The line I've been hearing from sophisticated and unsophisticated commenters alike (that's when it really concerns me) these days is to mock sequester because it's not an "existential crisis" (yes I've seen that phrase at least onc) - that it's not the horror show we're told it's going to be.
It's a classic strawman. Nobody said it was going to be an existential crisis, of course. Nobody said there will be blood in the streets. But the fringe that actually likes this is using that line to trivialize it.
The thing is, it doesn't have to be an existential crisis to be a bad idea. The economy is growing right now, just like they all love to point out that government spending will still grow after sequester. The economy doesn't present us with an existential crisis. We aren't all wasting away in the streets right now (some people are, and services to them will be weakened by sequester, but let's put that aside for now). Does that mean the economy isn't in bad shape? Of course not. So let's cut this rhetorical trick out.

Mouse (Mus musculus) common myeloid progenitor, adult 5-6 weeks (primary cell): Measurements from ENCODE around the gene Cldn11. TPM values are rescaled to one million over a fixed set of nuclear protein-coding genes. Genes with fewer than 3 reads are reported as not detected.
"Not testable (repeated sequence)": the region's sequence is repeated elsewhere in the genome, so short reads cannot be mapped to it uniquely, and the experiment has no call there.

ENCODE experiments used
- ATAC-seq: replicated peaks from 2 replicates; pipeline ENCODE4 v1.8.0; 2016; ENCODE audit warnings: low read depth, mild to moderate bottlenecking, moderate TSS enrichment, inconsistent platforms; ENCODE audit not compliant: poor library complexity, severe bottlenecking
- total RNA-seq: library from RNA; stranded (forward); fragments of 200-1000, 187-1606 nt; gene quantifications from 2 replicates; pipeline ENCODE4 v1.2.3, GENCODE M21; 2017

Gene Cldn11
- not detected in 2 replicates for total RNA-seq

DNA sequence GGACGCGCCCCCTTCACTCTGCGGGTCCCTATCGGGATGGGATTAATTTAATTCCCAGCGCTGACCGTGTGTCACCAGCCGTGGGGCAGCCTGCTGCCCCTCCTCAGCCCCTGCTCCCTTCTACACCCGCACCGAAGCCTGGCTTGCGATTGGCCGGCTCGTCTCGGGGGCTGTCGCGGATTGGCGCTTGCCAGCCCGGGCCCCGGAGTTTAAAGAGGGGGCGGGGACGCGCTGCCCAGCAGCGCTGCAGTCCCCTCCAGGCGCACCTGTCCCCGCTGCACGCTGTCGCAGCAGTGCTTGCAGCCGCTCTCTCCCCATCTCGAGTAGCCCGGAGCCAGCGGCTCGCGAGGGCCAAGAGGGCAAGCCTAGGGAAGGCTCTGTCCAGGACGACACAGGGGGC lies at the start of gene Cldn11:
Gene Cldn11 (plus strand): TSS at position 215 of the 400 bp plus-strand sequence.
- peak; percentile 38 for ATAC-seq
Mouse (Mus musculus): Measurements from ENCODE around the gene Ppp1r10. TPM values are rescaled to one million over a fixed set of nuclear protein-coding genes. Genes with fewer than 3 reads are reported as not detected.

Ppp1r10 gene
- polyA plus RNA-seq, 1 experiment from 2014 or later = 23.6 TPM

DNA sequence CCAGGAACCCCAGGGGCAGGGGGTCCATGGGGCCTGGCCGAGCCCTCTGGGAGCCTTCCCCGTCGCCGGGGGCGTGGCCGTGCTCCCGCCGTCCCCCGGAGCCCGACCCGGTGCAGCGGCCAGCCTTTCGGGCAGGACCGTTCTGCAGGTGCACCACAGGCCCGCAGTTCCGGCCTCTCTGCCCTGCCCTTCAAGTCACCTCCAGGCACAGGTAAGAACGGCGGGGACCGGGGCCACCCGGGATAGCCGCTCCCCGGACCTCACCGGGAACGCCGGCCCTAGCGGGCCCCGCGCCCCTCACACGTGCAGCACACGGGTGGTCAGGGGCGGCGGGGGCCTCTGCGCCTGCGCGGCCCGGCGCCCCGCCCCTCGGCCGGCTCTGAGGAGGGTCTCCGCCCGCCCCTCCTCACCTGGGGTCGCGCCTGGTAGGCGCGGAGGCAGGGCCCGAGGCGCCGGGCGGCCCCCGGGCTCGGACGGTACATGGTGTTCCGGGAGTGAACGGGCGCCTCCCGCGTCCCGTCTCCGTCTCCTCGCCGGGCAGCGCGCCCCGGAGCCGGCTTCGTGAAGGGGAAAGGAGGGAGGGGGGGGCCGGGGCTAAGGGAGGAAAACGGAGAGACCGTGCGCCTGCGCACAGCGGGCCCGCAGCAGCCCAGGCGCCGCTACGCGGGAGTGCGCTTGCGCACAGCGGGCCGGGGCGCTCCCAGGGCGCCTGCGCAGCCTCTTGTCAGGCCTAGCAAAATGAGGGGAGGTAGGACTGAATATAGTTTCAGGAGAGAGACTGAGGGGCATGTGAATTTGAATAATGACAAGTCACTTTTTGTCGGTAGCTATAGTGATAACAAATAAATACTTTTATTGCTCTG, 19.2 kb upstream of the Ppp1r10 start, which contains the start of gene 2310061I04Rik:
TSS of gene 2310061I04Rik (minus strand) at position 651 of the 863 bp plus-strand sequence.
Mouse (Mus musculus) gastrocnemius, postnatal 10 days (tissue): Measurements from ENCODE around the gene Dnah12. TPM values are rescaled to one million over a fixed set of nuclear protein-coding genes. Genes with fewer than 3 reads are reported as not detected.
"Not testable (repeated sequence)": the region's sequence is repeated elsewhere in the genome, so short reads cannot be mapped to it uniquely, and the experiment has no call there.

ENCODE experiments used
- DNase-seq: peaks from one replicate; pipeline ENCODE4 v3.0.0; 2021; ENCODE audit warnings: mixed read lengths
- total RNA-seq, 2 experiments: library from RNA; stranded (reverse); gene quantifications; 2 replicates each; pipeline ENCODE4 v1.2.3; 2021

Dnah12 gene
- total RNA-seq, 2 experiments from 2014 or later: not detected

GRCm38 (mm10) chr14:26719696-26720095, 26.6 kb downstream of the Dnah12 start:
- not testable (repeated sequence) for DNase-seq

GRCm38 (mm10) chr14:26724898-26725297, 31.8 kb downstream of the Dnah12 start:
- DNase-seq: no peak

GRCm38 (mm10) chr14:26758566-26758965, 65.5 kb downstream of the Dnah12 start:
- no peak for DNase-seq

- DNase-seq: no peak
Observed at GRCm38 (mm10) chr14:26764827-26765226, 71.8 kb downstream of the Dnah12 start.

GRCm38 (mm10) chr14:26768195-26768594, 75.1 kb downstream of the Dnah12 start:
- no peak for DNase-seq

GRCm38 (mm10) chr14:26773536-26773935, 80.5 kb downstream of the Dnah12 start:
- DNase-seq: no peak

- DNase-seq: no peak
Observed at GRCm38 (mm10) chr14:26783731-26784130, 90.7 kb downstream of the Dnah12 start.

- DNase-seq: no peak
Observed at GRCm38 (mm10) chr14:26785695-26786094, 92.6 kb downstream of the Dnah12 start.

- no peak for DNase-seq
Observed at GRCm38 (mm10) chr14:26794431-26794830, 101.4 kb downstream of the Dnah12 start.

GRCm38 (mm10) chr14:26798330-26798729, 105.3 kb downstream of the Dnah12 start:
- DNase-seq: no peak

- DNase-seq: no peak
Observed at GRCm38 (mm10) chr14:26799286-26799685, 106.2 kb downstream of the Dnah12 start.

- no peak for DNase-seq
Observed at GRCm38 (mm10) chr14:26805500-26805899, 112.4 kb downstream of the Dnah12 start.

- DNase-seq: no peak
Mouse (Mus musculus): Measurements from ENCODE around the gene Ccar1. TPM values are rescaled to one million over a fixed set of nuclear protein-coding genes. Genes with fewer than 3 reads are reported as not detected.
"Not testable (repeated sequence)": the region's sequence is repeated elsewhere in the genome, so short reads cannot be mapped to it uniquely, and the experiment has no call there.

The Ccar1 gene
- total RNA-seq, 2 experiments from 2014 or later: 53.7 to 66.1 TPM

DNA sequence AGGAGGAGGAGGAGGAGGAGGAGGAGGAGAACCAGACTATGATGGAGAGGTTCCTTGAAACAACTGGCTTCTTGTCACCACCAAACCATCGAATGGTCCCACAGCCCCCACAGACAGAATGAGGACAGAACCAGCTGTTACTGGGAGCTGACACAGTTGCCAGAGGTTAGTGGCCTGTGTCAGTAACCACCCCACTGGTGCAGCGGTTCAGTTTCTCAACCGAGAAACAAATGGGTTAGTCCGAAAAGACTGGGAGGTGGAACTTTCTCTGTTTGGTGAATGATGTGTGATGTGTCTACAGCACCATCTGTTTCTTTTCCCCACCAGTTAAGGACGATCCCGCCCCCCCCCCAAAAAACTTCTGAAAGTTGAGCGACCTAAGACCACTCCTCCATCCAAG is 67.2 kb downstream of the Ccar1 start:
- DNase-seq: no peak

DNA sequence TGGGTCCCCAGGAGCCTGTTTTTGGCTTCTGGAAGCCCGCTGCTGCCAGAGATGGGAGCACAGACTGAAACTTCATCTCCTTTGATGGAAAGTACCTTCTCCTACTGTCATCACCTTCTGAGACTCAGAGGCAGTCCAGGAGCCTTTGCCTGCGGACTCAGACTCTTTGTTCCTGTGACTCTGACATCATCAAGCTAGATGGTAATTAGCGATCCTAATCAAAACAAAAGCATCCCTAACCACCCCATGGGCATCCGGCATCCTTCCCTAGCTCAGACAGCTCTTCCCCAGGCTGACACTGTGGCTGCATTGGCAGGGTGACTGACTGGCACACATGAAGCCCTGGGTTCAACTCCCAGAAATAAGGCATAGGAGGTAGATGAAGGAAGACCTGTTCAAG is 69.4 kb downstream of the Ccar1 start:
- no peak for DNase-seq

95% of economists apparently agree that sequester will be bad for the economy. The consensus against the minimum wage is nowhere near that, and I've been told repeatedly that I'm abandoning econ 101 even in just shrugging my shoulders at the minimum wage (as regular readers know I haven't exactly been a cheerleader for it).
Second only to cutting spending so much in a recession in stupidity is that the cuts we're doing don't even hit the genuine problems with the budget. We do have budget and debt problems. The problems leading up to now have largely been the Bush tax cuts and the unfunded war spending. The tax cuts were partially dealt with (again, though, not the wisest thing to do in a recession). The biggest problems going forward are the entitlement programs.
And guess what two major spending categories are exempt from sequester?
Direct war spending and entitlement spending.
It's insane. If you're one of the ones going around saying this is a good idea my confidence that you are actually concerned about fiscal responsibility has gone down.
It's not an existential threat, but it's bad policy.